Group backs bill classifying cigarette smuggling non-bailable offense

Published September 23, 2022, 6:23 PM

by Bernie Cahiles-Magkilat

The Fight Illicit Trade (Fight IT) Movement backed a proposed bill in the Lower House seeking to classify cigarette smuggling a non-bailable offense to curb illegal tobacco trade.

Fight It Movement head Jesus Arranza, who is also chairman of the Federation of Philippine Industries (FPI), issued the statement in support of House Bill No. 3917 by House Senior Deputy Majority Leader Ferdinand Alexander Marcos and PBA Partylist Rep. Margarita Ignacia Nograles.

The Marcos-Nograles bill aims to amend Republic Act (RA) No. 10845 or the 2016 AntiAgricultural Smuggling Act of 2016 to include and classify the illegal entry of raw tobacco, cigarettes, cigars and heated tobacco products as economic sabotage and a non-bailable offense.

“Tobacco smuggling drains the country of billions in tax revenue, fuels criminal activity, puts consumers in danger and undercuts legitimate local manufacturers. Even before being codified in the bill as a heinous crime, it really is economic sabotage because it destabilizes communities and countries,” said Arranza.

FIGHT IT is a campaign of the FPI to raise awareness on the growing and alarming incidence of illicit trade activities nationwide; inform, educate and protect consumers on the negative effects of cheap but fake products; and assist government in curtailing any and all forms of smuggling.

HB 3917 seeks to include tobacco, in both its raw and finished forms, in the definition of “agricultural commodities.” The present law only includes under the term “agricultural commodities” goods and products such as rice, sugar, corn, pork, poultry, garlic, onion, carrots, fish and cruciferous vegetables.

“One way we can significantly deter this practice is by imposing heavier punishments for smugglers. If the proposed amendment by Rep. Marcos and Rep. Nograles passes, we now have a formidable chance of combating and even eliminating this scourge on our national economy,” Arranza said. The current law also provides that persons or firms caught in possession of cigarette products that failed to settle excise taxes will only serve a prison term of 10-12 years.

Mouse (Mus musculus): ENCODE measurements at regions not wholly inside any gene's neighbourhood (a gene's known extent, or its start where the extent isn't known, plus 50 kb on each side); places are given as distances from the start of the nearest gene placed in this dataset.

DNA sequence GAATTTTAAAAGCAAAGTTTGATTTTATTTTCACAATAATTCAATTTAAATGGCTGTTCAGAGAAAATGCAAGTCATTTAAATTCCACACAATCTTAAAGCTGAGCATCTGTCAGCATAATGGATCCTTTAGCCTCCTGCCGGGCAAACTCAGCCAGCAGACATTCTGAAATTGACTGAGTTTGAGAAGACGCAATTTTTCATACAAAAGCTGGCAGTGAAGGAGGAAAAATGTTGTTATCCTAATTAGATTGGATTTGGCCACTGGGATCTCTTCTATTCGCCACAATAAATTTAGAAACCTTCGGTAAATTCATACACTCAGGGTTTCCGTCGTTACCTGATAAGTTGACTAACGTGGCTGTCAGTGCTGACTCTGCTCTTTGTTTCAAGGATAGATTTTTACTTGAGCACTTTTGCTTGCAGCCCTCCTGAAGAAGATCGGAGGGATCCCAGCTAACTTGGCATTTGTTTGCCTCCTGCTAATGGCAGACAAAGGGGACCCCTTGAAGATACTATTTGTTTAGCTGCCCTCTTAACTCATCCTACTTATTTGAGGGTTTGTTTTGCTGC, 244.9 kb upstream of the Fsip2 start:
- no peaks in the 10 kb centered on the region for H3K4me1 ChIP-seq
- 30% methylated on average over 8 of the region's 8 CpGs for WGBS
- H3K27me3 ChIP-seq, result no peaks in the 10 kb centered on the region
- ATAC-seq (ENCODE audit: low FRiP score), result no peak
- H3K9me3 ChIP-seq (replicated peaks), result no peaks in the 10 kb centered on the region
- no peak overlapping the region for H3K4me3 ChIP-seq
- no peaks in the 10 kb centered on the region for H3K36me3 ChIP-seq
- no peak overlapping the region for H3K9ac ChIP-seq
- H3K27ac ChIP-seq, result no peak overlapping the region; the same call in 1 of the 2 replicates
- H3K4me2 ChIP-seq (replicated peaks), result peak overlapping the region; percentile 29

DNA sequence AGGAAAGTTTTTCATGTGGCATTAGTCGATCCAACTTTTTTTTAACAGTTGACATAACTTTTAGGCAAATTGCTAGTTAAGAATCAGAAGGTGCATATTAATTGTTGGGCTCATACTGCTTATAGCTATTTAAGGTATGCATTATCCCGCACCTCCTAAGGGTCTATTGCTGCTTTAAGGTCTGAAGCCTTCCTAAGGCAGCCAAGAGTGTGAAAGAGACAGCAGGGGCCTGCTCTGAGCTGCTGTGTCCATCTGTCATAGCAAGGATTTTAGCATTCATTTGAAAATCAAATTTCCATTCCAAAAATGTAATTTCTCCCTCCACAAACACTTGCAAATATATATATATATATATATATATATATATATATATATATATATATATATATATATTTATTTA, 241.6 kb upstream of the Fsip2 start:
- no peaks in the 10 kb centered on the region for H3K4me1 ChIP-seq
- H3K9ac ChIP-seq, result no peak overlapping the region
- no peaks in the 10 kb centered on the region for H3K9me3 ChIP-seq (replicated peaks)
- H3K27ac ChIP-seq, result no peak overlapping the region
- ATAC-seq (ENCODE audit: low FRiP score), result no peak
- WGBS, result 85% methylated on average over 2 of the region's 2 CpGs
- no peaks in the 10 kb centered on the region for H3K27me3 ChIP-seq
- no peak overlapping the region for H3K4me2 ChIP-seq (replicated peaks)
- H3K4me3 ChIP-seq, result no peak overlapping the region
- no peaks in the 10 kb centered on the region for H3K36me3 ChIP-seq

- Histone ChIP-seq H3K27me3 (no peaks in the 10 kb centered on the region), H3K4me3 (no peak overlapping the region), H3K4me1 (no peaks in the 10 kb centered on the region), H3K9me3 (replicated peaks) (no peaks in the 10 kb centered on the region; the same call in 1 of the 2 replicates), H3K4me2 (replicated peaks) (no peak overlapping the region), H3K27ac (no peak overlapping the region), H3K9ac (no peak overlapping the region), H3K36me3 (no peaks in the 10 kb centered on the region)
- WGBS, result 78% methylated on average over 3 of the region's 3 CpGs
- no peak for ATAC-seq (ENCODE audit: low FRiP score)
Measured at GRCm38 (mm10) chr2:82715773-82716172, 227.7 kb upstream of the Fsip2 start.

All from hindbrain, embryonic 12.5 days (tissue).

The bill seeks to levy heavier penalties for violators by imposing a prison term of 30 to 40 years with no bail recommended. This is on top of paying fines double the value of the seized smuggled items, plus the total amount of unpaid duties and other taxes. The two neophyte lawmakers stressed that the issue of cigarette smuggling is a “growing threat” that must be addressed urgently. According to various government statistics, as much as P30 billion to P60 billion annually is lost due to cigarette smuggling.

Marcos and Nograles noted that the government allotted almost P300 billion for the past 2 years to address the COVID-19 pandemic. These funds were taken from cigarette excise tax collections. “If the entry and sale of smuggled cigarettes continues unrestricted, the national government stands to lose even more revenues.

This will be detrimental to its pandemic recovery efforts, clearly, this is one of the biggest tax leaks that government needs to plug,” the legislators emphasized. “Illicit smuggling does not just threaten our government institutions and enforcement agencies. Government revenue lost from foregone excise taxes and customs duties concerns all of us as law-abiding consumers and citizens. This is money that is supposed to go vital public services and infrastructure,” Arranza added.

The FIGHT IT Movement played a key role in the biggest tax evasion settlement in Philippine history when it brought to light the fraudulent business practices of a Bulacan based cigarette manufacturer. The company settled its tax deficiency during the past administration in the amount of P30 billion.

 
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